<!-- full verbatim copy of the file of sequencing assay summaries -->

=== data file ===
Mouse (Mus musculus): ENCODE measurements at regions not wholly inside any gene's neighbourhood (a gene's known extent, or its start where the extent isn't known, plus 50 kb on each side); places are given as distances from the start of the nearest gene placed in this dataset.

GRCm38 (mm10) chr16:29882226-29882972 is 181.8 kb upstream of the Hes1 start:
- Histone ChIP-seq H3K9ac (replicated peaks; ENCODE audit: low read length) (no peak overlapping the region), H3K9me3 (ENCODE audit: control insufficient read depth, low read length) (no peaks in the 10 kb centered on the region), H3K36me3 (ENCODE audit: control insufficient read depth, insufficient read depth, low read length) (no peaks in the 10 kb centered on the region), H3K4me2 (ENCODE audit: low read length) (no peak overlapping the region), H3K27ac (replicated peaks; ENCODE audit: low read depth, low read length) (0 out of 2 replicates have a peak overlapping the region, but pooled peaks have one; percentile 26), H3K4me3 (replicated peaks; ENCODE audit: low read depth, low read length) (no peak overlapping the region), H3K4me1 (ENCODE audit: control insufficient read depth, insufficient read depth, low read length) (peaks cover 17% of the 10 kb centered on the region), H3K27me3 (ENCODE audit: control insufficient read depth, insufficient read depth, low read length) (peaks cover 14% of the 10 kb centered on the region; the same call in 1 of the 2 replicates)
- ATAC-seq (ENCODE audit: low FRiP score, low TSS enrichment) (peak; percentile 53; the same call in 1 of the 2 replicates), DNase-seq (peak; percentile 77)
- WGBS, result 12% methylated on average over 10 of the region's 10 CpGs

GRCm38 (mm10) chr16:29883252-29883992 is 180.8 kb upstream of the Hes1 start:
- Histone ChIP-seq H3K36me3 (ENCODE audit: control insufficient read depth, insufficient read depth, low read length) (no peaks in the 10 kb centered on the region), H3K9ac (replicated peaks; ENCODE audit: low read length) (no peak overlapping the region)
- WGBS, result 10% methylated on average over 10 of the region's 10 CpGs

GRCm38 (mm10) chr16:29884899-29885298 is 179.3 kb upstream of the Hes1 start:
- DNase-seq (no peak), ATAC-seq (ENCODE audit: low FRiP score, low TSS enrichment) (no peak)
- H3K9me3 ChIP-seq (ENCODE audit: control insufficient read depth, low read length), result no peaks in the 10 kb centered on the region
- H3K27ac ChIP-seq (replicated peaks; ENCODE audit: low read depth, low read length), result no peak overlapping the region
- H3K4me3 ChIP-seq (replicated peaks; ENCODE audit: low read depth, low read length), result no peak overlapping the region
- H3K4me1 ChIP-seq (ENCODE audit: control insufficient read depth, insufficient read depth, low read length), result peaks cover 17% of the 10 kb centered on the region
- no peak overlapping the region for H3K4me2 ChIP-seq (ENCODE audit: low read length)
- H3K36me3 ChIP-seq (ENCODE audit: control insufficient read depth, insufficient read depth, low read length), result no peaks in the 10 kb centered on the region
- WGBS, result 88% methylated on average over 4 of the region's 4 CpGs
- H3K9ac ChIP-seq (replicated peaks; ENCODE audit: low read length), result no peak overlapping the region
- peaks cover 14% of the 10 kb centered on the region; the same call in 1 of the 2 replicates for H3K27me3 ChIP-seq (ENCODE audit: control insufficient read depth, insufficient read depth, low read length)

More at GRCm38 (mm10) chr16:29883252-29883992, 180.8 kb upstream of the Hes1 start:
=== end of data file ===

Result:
Mouse (Mus musculus): ENCODE measurements at regions not wholly inside any gene's neighbourhood (a gene's known extent, or its start where the extent isn't known, plus 50 kb on each side); places are given as distances from the start of the nearest gene placed in this dataset.

GRCm38 (mm10) chr16:29882226-29882972 is 181.8 kb upstream of the Hes1 start:
- Histone ChIP-seq H3K9ac (replicated peaks; ENCODE audit: low read length) (no peak overlapping the region), H3K9me3 (ENCODE audit: control insufficient read depth, low read length) (no peaks in the 10 kb centered on the region), H3K36me3 (ENCODE audit: control insufficient read depth, insufficient read depth, low read length) (no peaks in the 10 kb centered on the region), H3K4me2 (ENCODE audit: low read length) (no peak overlapping the region), H3K27ac (replicated peaks; ENCODE audit: low read depth, low read length) (0 out of 2 replicates have a peak overlapping the region, but pooled peaks have one; percentile 26), H3K4me3 (replicated peaks; ENCODE audit: low read depth, low read length) (no peak overlapping the region), H3K4me1 (ENCODE audit: control insufficient read depth, insufficient read depth, low read length) (peaks cover 17% of the 10 kb centered on the region), H3K27me3 (ENCODE audit: control insufficient read depth, insufficient read depth, low read length) (peaks cover 14% of the 10 kb centered on the region; the same call in 1 of the 2 replicates)
- ATAC-seq (ENCODE audit: low FRiP score, low TSS enrichment) (peak; percentile 53; the same call in 1 of the 2 replicates), DNase-seq (peak; percentile 77)
- WGBS, result 12% methylated on average over 10 of the region's 10 CpGs

GRCm38 (mm10) chr16:29883252-29883992 is 180.8 kb upstream of the Hes1 start:
- Histone ChIP-seq H3K36me3 (ENCODE audit: control insufficient read depth, insufficient read depth, low read length) (no peaks in the 10 kb centered on the region), H3K9ac (replicated peaks; ENCODE audit: low read length) (no peak overlapping the region)
- WGBS, result 10% methylated on average over 10 of the region's 10 CpGs

GRCm38 (mm10) chr16:29884899-29885298 is 179.3 kb upstream of the Hes1 start:
- DNase-seq (no peak), ATAC-seq (ENCODE audit: low FRiP score, low TSS enrichment) (no peak)
- H3K9me3 ChIP-seq (ENCODE audit: control insufficient read depth, low read length), result no peaks in the 10 kb centered on the region
- H3K27ac ChIP-seq (replicated peaks; ENCODE audit: low read depth, low read length), result no peak overlapping the region
- H3K4me3 ChIP-seq (replicated peaks; ENCODE audit: low read depth, low read length), result no peak overlapping the region
- H3K4me1 ChIP-seq (ENCODE audit: control insufficient read depth, insufficient read depth, low read length), result peaks cover 17% of the 10 kb centered on the region
- no peak overlapping the region for H3K4me2 ChIP-seq (ENCODE audit: low read length)
- H3K36me3 ChIP-seq (ENCODE audit: control insufficient read depth, insufficient read depth, low read length), result no peaks in the 10 kb centered on the region
- WGBS, result 88% methylated on average over 4 of the region's 4 CpGs
- H3K9ac ChIP-seq (replicated peaks; ENCODE audit: low read length), result no peak overlapping the region
- peaks cover 14% of the 10 kb centered on the region; the same call in 1 of the 2 replicates for H3K27me3 ChIP-seq (ENCODE audit: control insufficient read depth, insufficient read depth, low read length)

More at GRCm38 (mm10) chr16:29883252-29883992, 180.8 kb upstream of the Hes1 start: